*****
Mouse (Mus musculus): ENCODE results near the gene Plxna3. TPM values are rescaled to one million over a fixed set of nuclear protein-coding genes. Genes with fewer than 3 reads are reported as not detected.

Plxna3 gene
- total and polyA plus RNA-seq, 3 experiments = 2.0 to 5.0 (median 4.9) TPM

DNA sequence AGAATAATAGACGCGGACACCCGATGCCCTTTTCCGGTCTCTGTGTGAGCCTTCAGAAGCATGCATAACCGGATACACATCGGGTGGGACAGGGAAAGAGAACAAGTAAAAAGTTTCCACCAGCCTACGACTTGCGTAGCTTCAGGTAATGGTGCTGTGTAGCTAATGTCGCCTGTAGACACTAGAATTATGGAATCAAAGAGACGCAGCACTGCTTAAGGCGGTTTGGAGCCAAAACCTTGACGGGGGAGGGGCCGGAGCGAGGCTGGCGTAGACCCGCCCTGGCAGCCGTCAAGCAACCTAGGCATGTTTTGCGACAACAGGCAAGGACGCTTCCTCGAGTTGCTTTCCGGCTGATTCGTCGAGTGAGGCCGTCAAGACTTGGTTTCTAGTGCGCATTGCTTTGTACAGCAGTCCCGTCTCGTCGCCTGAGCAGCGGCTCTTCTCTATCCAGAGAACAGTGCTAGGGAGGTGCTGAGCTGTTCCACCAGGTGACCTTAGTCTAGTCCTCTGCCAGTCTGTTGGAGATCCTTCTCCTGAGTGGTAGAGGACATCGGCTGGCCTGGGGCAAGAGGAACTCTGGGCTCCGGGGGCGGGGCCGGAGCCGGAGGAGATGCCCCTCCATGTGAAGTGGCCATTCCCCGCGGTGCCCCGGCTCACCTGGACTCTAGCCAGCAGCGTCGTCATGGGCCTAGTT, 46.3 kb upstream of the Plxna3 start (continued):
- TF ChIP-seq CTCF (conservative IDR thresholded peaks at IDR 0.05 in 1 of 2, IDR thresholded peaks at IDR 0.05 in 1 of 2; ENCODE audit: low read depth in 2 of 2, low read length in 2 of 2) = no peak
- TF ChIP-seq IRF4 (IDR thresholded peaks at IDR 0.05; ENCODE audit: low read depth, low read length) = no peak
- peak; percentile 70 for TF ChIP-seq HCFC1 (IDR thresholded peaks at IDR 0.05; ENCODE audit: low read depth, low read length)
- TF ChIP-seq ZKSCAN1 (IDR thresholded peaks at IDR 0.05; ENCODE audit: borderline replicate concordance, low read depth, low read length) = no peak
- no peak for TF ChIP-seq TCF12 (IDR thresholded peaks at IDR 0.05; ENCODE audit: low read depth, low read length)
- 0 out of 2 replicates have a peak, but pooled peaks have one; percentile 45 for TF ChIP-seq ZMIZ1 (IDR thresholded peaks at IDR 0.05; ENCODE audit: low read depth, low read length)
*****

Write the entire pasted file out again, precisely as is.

Mouse (Mus musculus): ENCODE results near the gene Plxna3. TPM values are rescaled to one million over a fixed set of nuclear protein-coding genes. Genes with fewer than 3 reads are reported as not detected.

Plxna3 gene
- total and polyA plus RNA-seq, 3 experiments = 2.0 to 5.0 (median 4.9) TPM

DNA sequence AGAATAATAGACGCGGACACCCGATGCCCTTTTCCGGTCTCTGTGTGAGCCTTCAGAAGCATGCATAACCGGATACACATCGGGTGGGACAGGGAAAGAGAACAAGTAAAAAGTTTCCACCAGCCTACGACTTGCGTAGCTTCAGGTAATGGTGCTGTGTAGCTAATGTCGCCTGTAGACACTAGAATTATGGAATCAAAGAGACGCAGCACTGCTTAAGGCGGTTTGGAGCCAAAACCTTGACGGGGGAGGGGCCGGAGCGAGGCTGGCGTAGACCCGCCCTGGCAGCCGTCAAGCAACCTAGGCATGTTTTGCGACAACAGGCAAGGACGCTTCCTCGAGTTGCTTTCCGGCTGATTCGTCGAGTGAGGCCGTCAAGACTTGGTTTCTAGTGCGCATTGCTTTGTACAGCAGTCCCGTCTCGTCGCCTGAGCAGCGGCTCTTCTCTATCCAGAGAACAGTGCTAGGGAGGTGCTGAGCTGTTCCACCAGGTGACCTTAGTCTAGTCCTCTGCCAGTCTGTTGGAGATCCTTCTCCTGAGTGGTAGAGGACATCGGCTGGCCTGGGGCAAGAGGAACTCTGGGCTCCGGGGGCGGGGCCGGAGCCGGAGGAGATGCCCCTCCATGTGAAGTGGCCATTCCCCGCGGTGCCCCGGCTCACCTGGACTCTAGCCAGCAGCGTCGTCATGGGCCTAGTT, 46.3 kb upstream of the Plxna3 start (continued):
- TF ChIP-seq CTCF (conservative IDR thresholded peaks at IDR 0.05 in 1 of 2, IDR thresholded peaks at IDR 0.05 in 1 of 2; ENCODE audit: low read depth in 2 of 2, low read length in 2 of 2) = no peak
- TF ChIP-seq IRF4 (IDR thresholded peaks at IDR 0.05; ENCODE audit: low read depth, low read length) = no peak
- peak; percentile 70 for TF ChIP-seq HCFC1 (IDR thresholded peaks at IDR 0.05; ENCODE audit: low read depth, low read length)
- TF ChIP-seq ZKSCAN1 (IDR thresholded peaks at IDR 0.05; ENCODE audit: borderline replicate concordance, low read depth, low read length) = no peak
- no peak for TF ChIP-seq TCF12 (IDR thresholded peaks at IDR 0.05; ENCODE audit: low read depth, low read length)
- 0 out of 2 replicates have a peak, but pooled peaks have one; percentile 45 for TF ChIP-seq ZMIZ1 (IDR thresholded peaks at IDR 0.05; ENCODE audit: low read depth, low read length)